Star Wars Tales is a quarterly anthology series published by Dark Horse from 1999 to 2005. Each issue was 64 pages long and contained a variety of stories, in both number, length, content, and tone. Most stories were considered non-canonical “Infinities” stories unless canonized elsewhere (though of course, now all such stories are deemed non-canonical “legends”). In the course of its six year run, Star Wars Tales featured stories from dozens of different creators, covering numerous facets of the Star Wars universe, from serious, thoughtful tales to comedic ones to straight-up fan-demanded “what if?” type stories. Here are ten of the best, entertaining in their own right but also representative of the breadth of content available in this series (all of which are currently available to subscribers of Marvel Unlimited, and were earlier collected into six trade collections that can probably still be found on Amazon and the like).
Issue #4 – “A Death Star is Born” by Kevin Rubio & Lucas Marangon
Kevin Rubio (creator of the Cops spoof Troops) and Lucas Marangon carved out something of a niche for themselves for a few years at Dark Horse, turning in stories with a comedic bent either in Star Wars Tales or standalone series (like the various Tag & Bink one shots), stories with bright, cartoony art that were very tongue-in-cheek, but still connected to the history of the Star Wars universe. This is the first notable such story, one which posits a brainstorming session amongst the Imperial higher-ups (including the Emperor, Darth Vader, and Grand Moff Tarkin) to determine the name of the Death Star.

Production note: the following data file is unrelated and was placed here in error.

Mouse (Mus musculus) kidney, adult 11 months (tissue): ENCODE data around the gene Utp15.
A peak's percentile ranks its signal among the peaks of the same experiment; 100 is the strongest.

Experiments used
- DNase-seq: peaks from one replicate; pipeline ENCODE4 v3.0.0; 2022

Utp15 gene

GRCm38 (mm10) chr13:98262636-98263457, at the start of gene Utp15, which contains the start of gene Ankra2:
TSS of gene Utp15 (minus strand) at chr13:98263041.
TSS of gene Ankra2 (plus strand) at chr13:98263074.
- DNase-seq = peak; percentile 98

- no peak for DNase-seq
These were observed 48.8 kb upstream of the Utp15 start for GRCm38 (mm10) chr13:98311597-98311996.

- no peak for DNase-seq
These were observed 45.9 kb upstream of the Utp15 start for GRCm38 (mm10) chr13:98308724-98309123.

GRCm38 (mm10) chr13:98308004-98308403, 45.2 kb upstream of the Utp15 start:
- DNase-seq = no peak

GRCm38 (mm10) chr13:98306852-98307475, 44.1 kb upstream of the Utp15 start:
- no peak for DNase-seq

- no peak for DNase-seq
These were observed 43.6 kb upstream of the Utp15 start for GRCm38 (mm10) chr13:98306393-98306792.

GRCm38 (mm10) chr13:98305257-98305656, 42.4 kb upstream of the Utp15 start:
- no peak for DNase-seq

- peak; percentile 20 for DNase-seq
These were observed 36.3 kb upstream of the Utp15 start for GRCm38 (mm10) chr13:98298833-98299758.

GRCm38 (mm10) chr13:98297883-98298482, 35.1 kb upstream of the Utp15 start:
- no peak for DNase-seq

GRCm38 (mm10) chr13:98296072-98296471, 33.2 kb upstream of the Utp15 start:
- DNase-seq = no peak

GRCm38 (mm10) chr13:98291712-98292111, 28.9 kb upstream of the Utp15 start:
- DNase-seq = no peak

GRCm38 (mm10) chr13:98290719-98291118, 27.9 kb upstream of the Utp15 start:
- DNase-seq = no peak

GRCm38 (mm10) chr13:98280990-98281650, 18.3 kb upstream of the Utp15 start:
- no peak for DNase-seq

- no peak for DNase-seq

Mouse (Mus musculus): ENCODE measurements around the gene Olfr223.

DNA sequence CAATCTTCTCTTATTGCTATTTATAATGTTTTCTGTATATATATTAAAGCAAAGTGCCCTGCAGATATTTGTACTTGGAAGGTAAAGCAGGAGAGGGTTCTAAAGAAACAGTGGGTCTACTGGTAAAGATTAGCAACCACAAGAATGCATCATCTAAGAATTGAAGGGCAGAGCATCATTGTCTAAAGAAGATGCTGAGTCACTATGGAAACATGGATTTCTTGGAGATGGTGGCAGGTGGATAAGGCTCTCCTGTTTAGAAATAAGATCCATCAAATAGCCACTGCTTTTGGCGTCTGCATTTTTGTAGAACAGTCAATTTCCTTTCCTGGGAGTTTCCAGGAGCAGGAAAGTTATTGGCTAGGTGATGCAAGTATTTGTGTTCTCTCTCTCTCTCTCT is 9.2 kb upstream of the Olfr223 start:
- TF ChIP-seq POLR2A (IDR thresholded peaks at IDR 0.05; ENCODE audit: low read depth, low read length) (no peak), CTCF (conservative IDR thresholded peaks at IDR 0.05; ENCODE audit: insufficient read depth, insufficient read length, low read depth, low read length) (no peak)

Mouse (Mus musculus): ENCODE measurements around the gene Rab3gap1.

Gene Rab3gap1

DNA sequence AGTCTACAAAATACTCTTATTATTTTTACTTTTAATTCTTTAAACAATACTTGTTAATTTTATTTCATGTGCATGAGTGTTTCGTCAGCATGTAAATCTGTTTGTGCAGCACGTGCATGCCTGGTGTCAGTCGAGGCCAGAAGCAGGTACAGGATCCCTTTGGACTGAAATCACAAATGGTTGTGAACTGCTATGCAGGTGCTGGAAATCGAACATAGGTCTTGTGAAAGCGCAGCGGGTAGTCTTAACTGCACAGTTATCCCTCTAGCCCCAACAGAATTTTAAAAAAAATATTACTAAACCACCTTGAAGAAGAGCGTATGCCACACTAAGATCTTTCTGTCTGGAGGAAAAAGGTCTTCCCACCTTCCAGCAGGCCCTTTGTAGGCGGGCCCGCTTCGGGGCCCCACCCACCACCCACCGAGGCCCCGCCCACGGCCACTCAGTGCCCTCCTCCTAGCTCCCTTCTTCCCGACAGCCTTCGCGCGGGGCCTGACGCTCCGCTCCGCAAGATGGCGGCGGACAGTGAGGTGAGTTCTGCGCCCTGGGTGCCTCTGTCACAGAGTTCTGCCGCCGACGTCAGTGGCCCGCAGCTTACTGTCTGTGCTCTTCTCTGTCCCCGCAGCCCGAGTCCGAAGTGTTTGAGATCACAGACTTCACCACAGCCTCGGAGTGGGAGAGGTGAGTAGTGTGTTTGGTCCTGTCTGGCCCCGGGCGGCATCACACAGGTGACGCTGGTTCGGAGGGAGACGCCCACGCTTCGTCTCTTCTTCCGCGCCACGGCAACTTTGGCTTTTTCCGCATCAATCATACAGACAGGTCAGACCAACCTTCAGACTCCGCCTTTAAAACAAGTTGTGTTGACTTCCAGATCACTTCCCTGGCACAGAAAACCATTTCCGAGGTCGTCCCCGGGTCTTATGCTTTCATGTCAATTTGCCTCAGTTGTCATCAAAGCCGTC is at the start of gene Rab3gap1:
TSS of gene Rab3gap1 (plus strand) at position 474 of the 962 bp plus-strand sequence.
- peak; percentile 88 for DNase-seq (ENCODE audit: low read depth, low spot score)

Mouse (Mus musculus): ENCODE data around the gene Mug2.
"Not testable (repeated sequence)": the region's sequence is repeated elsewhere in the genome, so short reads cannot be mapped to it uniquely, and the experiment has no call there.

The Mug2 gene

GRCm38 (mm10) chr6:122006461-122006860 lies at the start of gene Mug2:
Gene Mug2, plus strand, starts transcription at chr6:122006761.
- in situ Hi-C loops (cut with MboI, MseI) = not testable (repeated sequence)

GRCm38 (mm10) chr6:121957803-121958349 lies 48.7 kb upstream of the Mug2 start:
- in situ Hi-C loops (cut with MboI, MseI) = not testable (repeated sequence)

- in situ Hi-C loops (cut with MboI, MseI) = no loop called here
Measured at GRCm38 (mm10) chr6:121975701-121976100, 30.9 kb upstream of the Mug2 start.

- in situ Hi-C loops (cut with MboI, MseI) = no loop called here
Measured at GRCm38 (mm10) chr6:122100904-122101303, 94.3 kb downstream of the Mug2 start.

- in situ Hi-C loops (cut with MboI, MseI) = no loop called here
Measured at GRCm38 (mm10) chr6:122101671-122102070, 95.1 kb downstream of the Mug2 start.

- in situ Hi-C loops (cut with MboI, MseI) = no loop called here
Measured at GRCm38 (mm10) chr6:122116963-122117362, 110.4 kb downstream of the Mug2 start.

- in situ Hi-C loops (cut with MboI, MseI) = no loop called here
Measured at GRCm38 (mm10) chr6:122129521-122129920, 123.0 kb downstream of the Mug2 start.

Issue #7 – “Force Fiction” by Kevin Rubio & Lucas Marangon
Another Rubio & Marangon story, this is ostensibly a parody of Pulp Fiction (specifically the diner scene, with Yoda and Mace Windu in the Vincent and Jules roles), which of course were all the rage in the late 90s and early 00s. But this story is notable for the perspective it gives on the whole “bringing balance to the Force” prophecy that got introduced in the Prequel Trilogy but never really paid off directly. Using table salt as a visual metaphor, Yoda suggests that bringing balance to the Force may not be a good thing for the Jedi, as it could mean bringing the numbers of the existing Jedi (numerous) down to two, the number of active Sith, thus attaining balance between both sides. It’s a thought-provoking perspective on an under-developed idea, and depending on whether you believe it is Luke or Anakin who fulfilled the prophecy, Yoda’s speculation mostly plays out.
Issue #8 – “The One That Got Away” by Andi Watson
“The One that Got Away” stars a liberal arts student named Mina who gets sold to Jabba to become one of his dancing girls, but manages to stay alive and use the experience to improve her thesis. Not only does it do something different with the problematic “imperiled dancer” sequence from Return of the Jedi, but both Mina’s voice and Watson’s minimalist, angular art make the story look and read like nothing else in the Star Wars universe.
Issue #8 – “Death Star Pirates” by Henry Gilroy & Glen Murakami
Another story that stands out thanks to minimalist art, “Death Star Pirates” reads like an episode of a Star Wars animated series produced by comic artist and Hellboy creator Mike Mignola, in which Han, Leia, Chewie and Luke team up to defeat a group of pirates targeting the Millennium Falcon. The plot is slight but has a few twists and turns, and the energy is enough to carry the story, with the use of color and light reminiscent of the later work of Genndy Tartovsky in the original Clone Wars animated shorts.
Issue #9 – “Resurrection” by Ron Marz, Rick Leonardi & Terry Austin